“There’s One Thing Jubin Nautiyal Believes In – ‘I Sing But I Never Regret’.”
He’s hot, happening and here to stay! He’ll make you cry with his soulful ballads and groove to his party tracks! Be it Hummahumma or Humnavamere, Jubin nautiyal has captured the hearts of the audience with his remakes and singles. And now he’s on the hunt for his new sound. Read on to know more about his new songs, views on the trends in Bollywood and the independent music scene.
You’ve come a long way in your musical career. How has the journey been? Any off-key notes in the way?
My journey has been very eventful with lots of ups, which gave me the power to keep moving, and lots of downs which motivated me to do better. Since I don’t have anybody from this line of work in my family, coming here was overwhelming. Getting to do what you love and getting to love what you do, it’s such a beautiful thing. Off-key notes toh chalte rehte hai. I’m a person who’s constantly in a fight with myself. I need to get better and grow as an artiste. That’s my biggest fight in Bollywood; how to outdo myself. I don’t care about how people hear me, whether they like my work or not. I just want to be honest to the work that I’m doing. I want to make sure that I should be happy after crooning my song. Otherwise main khud hi kitni baar music directors ko bol deta hu ki nahi karna hai gaana, this is not for me. For instance, the Holi Biraj Ma song, if it would’ve been anyone else apart from Himeshji who would’ve brought me this song, I would’ve never done it. He was there while I was dubbing and he showed me everything, even how to do all the expressions, holi ka woh essence jo maine kabhi kiya nahi hai pehle. That is the kind of faith I should have before getting into the dubbing studio.
What or who is your biggest inspiration when it comes to music?
For me, my father has been the biggest inspiration as a person. Even though he didn’t have a family background which could support him, he did very well in his life, and created a lot of opportunities for me and my sisters. I have a black belt in mixed martial arts so I could be a mixed martial arts guy, a businessman or a politician. I have done national shooting as well so I could be a national level shooter, but picking something from scratch and building up on it, I think that’s the right way to go about it. Truly self-made, that’s my vibe.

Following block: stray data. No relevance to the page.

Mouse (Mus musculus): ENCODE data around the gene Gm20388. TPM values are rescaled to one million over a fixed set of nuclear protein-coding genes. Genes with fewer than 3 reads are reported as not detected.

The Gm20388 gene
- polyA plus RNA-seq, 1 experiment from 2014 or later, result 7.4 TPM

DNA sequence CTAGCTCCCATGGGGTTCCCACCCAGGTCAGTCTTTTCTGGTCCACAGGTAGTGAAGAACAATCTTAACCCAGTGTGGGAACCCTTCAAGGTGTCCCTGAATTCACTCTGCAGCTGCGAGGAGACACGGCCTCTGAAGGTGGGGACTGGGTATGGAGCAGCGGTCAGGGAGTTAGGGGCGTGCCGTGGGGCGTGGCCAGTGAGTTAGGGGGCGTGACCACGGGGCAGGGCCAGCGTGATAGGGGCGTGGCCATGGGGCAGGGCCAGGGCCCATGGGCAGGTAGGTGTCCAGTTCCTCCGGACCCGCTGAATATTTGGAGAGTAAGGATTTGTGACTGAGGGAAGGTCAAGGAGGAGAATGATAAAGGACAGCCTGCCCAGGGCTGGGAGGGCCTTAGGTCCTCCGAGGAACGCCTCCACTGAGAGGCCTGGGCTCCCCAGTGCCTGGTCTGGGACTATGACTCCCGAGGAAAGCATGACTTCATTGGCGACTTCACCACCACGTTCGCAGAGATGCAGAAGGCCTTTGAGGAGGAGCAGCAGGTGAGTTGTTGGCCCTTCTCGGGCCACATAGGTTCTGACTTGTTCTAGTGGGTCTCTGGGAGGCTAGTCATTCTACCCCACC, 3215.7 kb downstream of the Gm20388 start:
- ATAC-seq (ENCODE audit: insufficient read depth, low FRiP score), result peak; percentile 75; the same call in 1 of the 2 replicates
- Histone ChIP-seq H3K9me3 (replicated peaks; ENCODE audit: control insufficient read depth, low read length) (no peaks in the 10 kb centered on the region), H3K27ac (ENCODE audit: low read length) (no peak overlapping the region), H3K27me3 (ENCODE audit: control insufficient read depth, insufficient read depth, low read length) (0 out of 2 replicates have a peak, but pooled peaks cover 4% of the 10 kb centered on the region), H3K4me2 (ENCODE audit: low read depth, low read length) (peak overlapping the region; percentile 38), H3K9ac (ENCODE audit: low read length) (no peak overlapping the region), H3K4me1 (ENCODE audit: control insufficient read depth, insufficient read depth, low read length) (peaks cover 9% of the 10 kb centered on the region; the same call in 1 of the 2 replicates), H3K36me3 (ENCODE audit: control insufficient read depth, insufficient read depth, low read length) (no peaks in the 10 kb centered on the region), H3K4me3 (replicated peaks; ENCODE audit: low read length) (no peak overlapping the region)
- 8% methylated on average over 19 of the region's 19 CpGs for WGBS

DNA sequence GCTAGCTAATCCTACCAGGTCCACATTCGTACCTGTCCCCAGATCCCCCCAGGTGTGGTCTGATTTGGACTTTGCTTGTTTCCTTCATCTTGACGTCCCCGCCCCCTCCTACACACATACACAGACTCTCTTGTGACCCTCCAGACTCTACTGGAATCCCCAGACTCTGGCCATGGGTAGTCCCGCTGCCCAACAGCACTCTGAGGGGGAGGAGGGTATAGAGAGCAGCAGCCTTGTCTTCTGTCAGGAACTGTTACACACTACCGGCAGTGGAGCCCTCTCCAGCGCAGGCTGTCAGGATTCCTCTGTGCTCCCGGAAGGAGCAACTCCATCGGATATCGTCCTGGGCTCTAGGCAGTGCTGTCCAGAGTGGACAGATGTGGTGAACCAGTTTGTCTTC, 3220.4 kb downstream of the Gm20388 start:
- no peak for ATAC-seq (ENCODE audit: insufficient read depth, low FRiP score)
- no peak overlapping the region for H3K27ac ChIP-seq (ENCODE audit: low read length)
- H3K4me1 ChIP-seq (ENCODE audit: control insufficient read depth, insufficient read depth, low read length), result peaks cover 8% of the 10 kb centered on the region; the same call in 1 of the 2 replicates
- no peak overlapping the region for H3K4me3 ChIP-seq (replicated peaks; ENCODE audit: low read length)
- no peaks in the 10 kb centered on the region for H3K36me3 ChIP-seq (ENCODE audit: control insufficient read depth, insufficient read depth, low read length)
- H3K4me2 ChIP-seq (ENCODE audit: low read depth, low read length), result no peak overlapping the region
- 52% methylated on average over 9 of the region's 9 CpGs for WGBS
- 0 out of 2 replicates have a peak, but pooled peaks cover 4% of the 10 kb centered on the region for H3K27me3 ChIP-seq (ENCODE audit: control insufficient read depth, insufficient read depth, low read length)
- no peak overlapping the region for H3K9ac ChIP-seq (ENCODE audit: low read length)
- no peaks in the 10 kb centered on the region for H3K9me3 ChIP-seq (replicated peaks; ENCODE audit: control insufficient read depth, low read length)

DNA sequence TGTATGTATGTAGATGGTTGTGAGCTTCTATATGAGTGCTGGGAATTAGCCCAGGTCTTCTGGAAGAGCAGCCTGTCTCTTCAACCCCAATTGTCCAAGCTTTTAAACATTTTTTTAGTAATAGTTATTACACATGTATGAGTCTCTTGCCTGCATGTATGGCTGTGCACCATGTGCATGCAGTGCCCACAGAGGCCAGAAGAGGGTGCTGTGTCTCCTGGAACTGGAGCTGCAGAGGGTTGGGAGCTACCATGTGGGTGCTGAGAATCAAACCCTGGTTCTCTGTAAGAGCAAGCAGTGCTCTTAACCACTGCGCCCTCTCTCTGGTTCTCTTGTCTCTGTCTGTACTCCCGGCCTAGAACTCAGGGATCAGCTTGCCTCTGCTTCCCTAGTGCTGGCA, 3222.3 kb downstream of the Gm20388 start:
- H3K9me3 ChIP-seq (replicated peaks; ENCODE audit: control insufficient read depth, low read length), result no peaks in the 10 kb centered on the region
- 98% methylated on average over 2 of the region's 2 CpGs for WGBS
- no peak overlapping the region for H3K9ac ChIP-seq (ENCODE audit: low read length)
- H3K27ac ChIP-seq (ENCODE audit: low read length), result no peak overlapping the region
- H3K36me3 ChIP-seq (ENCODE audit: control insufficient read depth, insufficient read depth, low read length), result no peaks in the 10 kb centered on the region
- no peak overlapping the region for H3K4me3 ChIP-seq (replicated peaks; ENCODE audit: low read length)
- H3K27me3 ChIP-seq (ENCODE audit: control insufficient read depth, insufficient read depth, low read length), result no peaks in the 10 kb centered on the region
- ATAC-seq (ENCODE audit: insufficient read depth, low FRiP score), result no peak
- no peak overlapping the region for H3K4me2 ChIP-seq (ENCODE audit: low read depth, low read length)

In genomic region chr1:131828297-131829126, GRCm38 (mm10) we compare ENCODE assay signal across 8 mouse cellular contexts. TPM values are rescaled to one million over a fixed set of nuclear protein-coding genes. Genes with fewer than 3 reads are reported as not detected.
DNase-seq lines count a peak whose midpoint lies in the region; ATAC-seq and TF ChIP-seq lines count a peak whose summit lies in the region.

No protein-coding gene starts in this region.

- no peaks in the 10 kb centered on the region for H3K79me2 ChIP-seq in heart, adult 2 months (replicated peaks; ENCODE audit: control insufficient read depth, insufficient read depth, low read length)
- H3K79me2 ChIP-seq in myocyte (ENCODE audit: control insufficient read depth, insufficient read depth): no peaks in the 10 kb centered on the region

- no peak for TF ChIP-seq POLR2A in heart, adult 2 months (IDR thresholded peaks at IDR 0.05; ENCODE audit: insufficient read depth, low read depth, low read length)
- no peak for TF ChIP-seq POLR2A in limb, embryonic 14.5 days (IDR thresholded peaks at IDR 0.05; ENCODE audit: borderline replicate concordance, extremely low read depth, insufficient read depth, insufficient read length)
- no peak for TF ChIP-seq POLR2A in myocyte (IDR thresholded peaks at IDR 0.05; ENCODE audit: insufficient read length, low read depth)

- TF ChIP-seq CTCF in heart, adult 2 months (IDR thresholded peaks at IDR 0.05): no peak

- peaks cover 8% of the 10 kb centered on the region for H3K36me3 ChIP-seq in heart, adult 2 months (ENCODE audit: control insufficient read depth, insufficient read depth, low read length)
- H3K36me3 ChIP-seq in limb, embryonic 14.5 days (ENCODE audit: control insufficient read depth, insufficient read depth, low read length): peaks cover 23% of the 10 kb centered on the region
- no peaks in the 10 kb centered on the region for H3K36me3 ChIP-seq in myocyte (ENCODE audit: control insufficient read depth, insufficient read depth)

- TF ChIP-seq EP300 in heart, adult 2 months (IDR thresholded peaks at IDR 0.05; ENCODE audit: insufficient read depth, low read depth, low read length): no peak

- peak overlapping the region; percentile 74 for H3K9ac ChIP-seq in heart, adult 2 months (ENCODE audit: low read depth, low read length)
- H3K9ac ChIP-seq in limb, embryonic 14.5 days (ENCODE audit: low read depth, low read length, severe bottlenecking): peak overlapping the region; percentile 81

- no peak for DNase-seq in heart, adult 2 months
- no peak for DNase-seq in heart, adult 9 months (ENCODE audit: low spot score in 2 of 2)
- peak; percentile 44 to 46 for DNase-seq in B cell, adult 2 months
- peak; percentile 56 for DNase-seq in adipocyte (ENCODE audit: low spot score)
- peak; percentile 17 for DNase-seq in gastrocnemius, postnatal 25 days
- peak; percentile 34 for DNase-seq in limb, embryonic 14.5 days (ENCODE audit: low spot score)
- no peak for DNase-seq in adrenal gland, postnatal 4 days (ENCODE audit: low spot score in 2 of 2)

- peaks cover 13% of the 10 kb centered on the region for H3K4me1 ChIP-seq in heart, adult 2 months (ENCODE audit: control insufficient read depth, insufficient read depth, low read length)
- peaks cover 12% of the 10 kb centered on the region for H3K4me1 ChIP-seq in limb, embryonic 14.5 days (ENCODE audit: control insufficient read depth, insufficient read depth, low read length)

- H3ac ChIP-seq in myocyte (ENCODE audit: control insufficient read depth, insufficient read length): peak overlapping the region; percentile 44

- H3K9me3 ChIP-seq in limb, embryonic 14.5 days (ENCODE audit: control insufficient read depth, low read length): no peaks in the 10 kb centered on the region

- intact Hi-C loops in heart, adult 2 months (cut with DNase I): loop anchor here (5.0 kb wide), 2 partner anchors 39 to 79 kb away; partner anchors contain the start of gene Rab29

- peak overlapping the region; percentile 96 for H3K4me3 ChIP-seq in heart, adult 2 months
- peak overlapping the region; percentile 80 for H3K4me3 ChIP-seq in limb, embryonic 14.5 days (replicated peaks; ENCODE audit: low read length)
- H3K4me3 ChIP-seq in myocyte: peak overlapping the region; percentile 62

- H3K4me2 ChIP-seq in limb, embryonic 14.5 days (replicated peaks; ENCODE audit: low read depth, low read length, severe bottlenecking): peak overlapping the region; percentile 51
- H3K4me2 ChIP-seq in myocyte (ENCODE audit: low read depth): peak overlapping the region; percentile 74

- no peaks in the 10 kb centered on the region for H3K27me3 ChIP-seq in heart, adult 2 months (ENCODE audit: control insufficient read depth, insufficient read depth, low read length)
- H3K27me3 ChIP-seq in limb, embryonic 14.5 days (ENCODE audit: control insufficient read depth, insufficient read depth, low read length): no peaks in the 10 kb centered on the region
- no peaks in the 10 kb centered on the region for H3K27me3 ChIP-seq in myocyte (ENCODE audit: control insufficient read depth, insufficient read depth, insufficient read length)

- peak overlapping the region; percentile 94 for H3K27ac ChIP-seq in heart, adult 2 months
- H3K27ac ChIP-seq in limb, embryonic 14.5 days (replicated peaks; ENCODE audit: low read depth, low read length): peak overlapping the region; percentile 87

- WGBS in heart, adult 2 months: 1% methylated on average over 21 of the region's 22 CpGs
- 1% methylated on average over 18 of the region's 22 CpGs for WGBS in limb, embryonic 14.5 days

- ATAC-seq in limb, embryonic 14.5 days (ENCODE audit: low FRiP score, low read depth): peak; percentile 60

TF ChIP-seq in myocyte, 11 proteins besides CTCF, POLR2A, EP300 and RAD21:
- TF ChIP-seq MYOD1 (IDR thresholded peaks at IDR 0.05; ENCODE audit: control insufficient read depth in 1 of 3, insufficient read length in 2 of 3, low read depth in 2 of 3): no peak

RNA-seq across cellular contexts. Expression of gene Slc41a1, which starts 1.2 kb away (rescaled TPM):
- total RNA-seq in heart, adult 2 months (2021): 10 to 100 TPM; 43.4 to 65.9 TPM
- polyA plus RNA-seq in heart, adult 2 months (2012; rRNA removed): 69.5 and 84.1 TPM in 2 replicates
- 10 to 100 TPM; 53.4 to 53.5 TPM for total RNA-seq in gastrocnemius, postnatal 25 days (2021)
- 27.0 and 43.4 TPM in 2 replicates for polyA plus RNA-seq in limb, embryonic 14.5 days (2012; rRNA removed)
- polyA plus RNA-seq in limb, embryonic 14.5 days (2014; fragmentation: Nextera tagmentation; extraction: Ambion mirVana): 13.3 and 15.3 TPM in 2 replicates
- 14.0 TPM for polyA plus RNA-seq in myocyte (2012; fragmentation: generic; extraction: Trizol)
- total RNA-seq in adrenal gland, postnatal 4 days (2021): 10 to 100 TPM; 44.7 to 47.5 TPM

Can you share a memorable story behind any of your songs? Or a star-struck moment that you’ve had?
Yes, there’s a song which is close to my heart, Zindagi kuchtohbata from Bajrangi
I just want to be honest to the work that I’m doing.”
If I feel like I’m not connected to the song, I tell my directors ki it’s not working.”
Bhaijaan. It was a turning point for me, where a small-time singer turned into a mainstream voice. Pritamda was happy with my initial dub. But it was Kabir Khan’s project and I was working with Salman bhai for the first time! Salman Khan, according to me, is the biggest star. And getting to work with people I’ve only seen in newspapers all my life, I wanted that song to be more than perfect. And that lead me to dub it 6-7 times. (laughs) So, Pritamda would say Ho gaya hai dub! Jao yahan se! And I would say thoda aur dub karenge, thoda aur!
Mahesh Bhatt’s Jalebi has you crooning Tumse. Tell us how you felt recording the song and your experience working with the composer duo Samuel-Akanksha.
First of all, Samuel-Akanksha are the cutest music directors I’ve met. They’re husband and wife and their chemistry comes out beautifully through music. Samuel and I go way back. We had dubbed Tum se hi back in 2012-2013. When I met Samuel again and asked him what had happened to that song, he told me that he was still working on it. Maine kaha let’s dub it, Bhatt sahab would be the right person to play it to. So we met, we dubbed the song and played it to Bhatt sahab. And Bhatt sahab has a lot of knowledge about music. Jab woh koi bhi gaana sunte hai, woh usko perfection pe le jaate hai. Maybe that’s why he likes working with me because mere main bhi woh keeda hai, perfection ka. We would dub a song over and over again, listening to all the takes throughout and then decide which one was better.
Have there been instances where you’ve not related to a song?
Many times. I build myself with the song. I try to say it more than I sing it; it’s more like a monologue for me rather than a vocal take. If I feel like I’m not connected to the song, I tell my directors ki it’s not working, I’m not confident with the song. There have been big songs that I’ve dubbed but I pulled out from them because I wasn’t happy with what I’d done.